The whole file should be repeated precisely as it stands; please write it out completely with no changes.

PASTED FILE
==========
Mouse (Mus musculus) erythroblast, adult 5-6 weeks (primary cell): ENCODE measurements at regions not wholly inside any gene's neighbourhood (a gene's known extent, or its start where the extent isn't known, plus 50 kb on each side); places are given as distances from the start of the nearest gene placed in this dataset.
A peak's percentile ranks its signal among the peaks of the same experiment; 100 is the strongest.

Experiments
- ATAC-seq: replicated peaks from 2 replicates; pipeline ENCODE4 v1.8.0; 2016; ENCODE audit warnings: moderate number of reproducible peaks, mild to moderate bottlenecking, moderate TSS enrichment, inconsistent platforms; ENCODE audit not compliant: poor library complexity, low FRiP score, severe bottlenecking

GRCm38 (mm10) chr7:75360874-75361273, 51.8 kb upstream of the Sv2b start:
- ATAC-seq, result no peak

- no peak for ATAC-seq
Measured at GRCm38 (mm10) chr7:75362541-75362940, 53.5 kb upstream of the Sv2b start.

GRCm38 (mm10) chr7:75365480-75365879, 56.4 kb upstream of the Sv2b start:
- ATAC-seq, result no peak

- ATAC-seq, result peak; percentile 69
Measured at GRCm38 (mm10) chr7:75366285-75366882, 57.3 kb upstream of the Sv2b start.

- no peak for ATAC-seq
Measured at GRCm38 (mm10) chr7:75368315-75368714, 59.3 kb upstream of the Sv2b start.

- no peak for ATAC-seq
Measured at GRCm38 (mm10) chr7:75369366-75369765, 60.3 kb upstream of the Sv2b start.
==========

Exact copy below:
Mouse (Mus musculus) erythroblast, adult 5-6 weeks (primary cell): ENCODE measurements at regions not wholly inside any gene's neighbourhood (a gene's known extent, or its start where the extent isn't known, plus 50 kb on each side); places are given as distances from the start of the nearest gene placed in this dataset.
A peak's percentile ranks its signal among the peaks of the same experiment; 100 is the strongest.

Experiments
- ATAC-seq: replicated peaks from 2 replicates; pipeline ENCODE4 v1.8.0; 2016; ENCODE audit warnings: moderate number of reproducible peaks, mild to moderate bottlenecking, moderate TSS enrichment, inconsistent platforms; ENCODE audit not compliant: poor library complexity, low FRiP score, severe bottlenecking

GRCm38 (mm10) chr7:75360874-75361273, 51.8 kb upstream of the Sv2b start:
- ATAC-seq, result no peak

- no peak for ATAC-seq
Measured at GRCm38 (mm10) chr7:75362541-75362940, 53.5 kb upstream of the Sv2b start.

GRCm38 (mm10) chr7:75365480-75365879, 56.4 kb upstream of the Sv2b start:
- ATAC-seq, result no peak

- ATAC-seq, result peak; percentile 69
Measured at GRCm38 (mm10) chr7:75366285-75366882, 57.3 kb upstream of the Sv2b start.

- no peak for ATAC-seq
Measured at GRCm38 (mm10) chr7:75368315-75368714, 59.3 kb upstream of the Sv2b start.

- no peak for ATAC-seq
Measured at GRCm38 (mm10) chr7:75369366-75369765, 60.3 kb upstream of the Sv2b start.